I am a final year PhD student studying the history of water within Lyot Crater on Mars.
Lyot Crater is an ~215 km impact crater in the northern plains of Mars, north of Deuteronilus Mensae. It contains, and is surrounded by, features formed by liquid water, glaciers and the repeated freezing and thawing of ice. The crater itself is thought to have formed during the early Amazonian (~ 3 billion years ago) with later water based channels forming in the mid/late Amazonian. This makes it the youngest large impact crater with some of the most recent evidence of water based activity.
Due to the size and depth of the crater and a potential unique microenvironment this crater may provide a location where both climate driven water and more ancient subsurface cryospheric ice may be present at the surface. Thus there is potential for preservation of material of astrobiological interest.
To understand more about the history of water in this crater, landforms and landscapes are being documented and mapped, and the impact is being modelled.
Passionate about planetary science, geophysics and geology.
Particularly interested in:
Passionate about science outreach with people of all ages. Particularly interested in encouraging the next generation to go into science (and particularly planetary science!).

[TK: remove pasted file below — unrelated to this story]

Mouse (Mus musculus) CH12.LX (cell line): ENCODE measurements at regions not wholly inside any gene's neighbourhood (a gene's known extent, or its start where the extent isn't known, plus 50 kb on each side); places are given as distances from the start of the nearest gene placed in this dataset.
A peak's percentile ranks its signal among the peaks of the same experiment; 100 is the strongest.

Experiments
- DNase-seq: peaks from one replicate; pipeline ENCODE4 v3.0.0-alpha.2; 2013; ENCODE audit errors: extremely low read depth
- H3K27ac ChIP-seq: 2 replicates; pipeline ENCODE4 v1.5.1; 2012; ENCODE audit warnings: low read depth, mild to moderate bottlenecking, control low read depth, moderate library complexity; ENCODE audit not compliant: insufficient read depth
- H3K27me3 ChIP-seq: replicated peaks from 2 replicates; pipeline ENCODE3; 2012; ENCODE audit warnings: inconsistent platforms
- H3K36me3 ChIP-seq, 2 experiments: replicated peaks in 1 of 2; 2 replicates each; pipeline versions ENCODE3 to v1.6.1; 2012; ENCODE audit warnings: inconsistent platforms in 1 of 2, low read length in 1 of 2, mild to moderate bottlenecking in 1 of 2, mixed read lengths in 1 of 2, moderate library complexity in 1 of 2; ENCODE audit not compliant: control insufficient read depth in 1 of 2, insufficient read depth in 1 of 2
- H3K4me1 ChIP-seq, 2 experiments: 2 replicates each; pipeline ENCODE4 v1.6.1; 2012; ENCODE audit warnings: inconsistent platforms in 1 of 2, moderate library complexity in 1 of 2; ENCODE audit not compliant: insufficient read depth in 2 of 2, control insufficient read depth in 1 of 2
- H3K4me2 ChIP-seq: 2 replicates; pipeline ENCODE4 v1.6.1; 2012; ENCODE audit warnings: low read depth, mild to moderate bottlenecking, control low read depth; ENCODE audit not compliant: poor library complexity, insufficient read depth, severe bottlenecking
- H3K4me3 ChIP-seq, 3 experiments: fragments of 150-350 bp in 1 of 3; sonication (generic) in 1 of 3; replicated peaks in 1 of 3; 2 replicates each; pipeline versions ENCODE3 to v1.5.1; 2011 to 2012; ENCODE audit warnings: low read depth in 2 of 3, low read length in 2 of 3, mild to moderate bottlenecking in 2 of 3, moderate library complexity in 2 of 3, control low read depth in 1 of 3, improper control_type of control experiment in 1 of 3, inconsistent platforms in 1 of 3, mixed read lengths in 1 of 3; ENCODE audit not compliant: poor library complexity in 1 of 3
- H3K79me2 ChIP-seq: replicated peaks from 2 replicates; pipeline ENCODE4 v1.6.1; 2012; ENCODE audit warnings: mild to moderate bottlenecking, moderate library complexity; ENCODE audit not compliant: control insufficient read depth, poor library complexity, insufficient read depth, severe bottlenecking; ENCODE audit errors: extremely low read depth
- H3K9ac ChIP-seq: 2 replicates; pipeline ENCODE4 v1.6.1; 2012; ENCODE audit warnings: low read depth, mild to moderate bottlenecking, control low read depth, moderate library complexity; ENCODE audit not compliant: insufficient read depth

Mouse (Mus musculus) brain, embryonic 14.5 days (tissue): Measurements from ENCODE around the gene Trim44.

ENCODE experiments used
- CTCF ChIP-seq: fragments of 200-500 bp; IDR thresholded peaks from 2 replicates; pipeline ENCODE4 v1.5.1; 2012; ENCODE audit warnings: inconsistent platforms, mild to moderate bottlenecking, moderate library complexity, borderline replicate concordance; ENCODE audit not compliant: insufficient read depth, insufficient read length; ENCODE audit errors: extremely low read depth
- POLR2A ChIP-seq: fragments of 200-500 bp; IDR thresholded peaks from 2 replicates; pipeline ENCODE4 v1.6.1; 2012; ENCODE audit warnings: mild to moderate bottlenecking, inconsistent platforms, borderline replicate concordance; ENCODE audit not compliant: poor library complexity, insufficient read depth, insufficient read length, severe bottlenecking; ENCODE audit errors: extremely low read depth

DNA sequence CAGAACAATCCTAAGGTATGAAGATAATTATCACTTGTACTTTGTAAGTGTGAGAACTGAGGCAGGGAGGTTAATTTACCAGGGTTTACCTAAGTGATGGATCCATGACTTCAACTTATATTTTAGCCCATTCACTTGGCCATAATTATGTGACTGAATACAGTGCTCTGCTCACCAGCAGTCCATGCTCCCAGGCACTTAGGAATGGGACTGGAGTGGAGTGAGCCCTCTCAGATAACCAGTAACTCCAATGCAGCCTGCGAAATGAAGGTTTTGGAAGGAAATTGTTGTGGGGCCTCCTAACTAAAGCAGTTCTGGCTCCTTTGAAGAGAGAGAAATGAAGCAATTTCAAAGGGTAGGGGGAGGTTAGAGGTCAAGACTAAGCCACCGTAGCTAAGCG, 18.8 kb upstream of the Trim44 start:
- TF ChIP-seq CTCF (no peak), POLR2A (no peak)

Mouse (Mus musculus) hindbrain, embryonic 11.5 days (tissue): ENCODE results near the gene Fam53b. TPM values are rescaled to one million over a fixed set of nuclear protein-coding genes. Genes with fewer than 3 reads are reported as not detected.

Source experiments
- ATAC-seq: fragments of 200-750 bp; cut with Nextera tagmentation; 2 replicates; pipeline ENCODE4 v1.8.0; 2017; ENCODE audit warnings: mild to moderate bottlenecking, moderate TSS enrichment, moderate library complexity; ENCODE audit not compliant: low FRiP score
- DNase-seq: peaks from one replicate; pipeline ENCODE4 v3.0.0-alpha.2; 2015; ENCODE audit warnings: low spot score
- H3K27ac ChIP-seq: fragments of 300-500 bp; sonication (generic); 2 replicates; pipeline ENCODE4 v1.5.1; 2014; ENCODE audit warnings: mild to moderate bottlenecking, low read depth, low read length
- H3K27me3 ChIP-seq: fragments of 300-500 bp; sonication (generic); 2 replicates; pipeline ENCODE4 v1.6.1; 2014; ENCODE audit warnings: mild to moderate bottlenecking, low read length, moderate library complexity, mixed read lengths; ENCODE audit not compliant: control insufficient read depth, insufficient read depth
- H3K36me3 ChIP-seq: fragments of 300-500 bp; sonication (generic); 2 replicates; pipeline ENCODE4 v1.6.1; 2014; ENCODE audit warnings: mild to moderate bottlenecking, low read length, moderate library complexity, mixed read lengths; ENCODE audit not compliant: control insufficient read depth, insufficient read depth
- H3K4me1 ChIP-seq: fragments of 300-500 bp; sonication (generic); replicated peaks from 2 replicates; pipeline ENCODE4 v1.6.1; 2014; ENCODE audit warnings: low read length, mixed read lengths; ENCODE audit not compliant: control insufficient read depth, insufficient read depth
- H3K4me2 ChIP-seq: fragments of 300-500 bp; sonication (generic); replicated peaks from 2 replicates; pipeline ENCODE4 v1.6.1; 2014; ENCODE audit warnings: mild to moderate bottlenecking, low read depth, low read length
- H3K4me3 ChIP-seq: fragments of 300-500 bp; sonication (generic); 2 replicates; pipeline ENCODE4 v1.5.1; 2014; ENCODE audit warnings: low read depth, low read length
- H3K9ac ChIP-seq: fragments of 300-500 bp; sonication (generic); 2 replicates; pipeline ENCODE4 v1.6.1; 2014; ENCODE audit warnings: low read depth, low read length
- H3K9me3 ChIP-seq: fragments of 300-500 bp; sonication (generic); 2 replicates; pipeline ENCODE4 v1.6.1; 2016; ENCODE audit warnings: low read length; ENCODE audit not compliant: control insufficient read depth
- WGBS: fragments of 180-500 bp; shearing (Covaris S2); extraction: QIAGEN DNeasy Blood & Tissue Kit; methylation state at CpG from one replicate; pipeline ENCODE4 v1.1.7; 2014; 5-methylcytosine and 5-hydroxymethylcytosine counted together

I have experience in teaching through outreach, mathematics tutoring and a teaching award conducted at the University of Leicester.
I have attended conferences and workshops and presented my work at various locations including:
I have also conducted numerous outreach events at primary schools, secondary schools and in the community related to various topics including:
Clastic Polygonal Networks Around Lyot Crater, Mars: Possible Formation Mechanisms From Morphometric Analysis (2018)
Brooker, L. M.; Balme, M. R.; Conway, S. J.; Hagermann, A.; Barrett, A. M.; Collins, G. S. and Soare, R. J.
Icarus, 302 (pp. 386-406)
The History of Water at Lyot Crater, Mars: Possible Surface Manifestations of Ancient Groundwater and/or Recent Climate Change (2019-07-19)
PhD thesis The Open University